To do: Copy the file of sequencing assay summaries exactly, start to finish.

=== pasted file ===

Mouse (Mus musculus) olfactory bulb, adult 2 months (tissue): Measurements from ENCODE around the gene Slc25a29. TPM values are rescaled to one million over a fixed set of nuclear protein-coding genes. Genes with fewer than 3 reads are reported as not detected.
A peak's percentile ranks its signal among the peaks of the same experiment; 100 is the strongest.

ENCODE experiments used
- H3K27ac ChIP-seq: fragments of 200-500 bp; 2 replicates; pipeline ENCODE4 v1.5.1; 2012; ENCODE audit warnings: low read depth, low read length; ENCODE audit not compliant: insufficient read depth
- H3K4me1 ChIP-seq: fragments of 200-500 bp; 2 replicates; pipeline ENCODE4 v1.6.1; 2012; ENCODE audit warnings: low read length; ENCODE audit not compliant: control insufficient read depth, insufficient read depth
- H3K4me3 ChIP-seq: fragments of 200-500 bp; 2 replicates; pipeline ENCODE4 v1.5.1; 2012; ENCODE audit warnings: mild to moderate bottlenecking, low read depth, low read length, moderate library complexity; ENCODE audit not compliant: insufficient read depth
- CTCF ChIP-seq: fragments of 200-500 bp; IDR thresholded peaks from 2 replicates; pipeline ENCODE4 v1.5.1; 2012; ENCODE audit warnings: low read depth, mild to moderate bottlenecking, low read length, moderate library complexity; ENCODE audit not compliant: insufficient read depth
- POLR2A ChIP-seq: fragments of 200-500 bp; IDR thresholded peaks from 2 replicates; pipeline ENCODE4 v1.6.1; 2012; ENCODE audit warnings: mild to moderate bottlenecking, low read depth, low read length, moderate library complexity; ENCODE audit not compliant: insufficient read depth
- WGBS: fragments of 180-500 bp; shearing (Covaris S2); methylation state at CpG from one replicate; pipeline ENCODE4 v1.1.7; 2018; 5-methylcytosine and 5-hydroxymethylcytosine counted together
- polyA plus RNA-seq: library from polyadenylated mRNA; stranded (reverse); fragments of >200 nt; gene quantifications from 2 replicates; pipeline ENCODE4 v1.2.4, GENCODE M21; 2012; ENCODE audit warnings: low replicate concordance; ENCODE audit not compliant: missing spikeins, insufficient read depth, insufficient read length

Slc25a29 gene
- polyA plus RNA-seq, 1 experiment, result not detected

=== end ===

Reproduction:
Mouse (Mus musculus) olfactory bulb, adult 2 months (tissue): Measurements from ENCODE around the gene Slc25a29. TPM values are rescaled to one million over a fixed set of nuclear protein-coding genes. Genes with fewer than 3 reads are reported as not detected.
A peak's percentile ranks its signal among the peaks of the same experiment; 100 is the strongest.

ENCODE experiments used
- H3K27ac ChIP-seq: fragments of 200-500 bp; 2 replicates; pipeline ENCODE4 v1.5.1; 2012; ENCODE audit warnings: low read depth, low read length; ENCODE audit not compliant: insufficient read depth
- H3K4me1 ChIP-seq: fragments of 200-500 bp; 2 replicates; pipeline ENCODE4 v1.6.1; 2012; ENCODE audit warnings: low read length; ENCODE audit not compliant: control insufficient read depth, insufficient read depth
- H3K4me3 ChIP-seq: fragments of 200-500 bp; 2 replicates; pipeline ENCODE4 v1.5.1; 2012; ENCODE audit warnings: mild to moderate bottlenecking, low read depth, low read length, moderate library complexity; ENCODE audit not compliant: insufficient read depth
- CTCF ChIP-seq: fragments of 200-500 bp; IDR thresholded peaks from 2 replicates; pipeline ENCODE4 v1.5.1; 2012; ENCODE audit warnings: low read depth, mild to moderate bottlenecking, low read length, moderate library complexity; ENCODE audit not compliant: insufficient read depth
- POLR2A ChIP-seq: fragments of 200-500 bp; IDR thresholded peaks from 2 replicates; pipeline ENCODE4 v1.6.1; 2012; ENCODE audit warnings: mild to moderate bottlenecking, low read depth, low read length, moderate library complexity; ENCODE audit not compliant: insufficient read depth
- WGBS: fragments of 180-500 bp; shearing (Covaris S2); methylation state at CpG from one replicate; pipeline ENCODE4 v1.1.7; 2018; 5-methylcytosine and 5-hydroxymethylcytosine counted together
- polyA plus RNA-seq: library from polyadenylated mRNA; stranded (reverse); fragments of >200 nt; gene quantifications from 2 replicates; pipeline ENCODE4 v1.2.4, GENCODE M21; 2012; ENCODE audit warnings: low replicate concordance; ENCODE audit not compliant: missing spikeins, insufficient read depth, insufficient read length

Slc25a29 gene
- polyA plus RNA-seq, 1 experiment, result not detected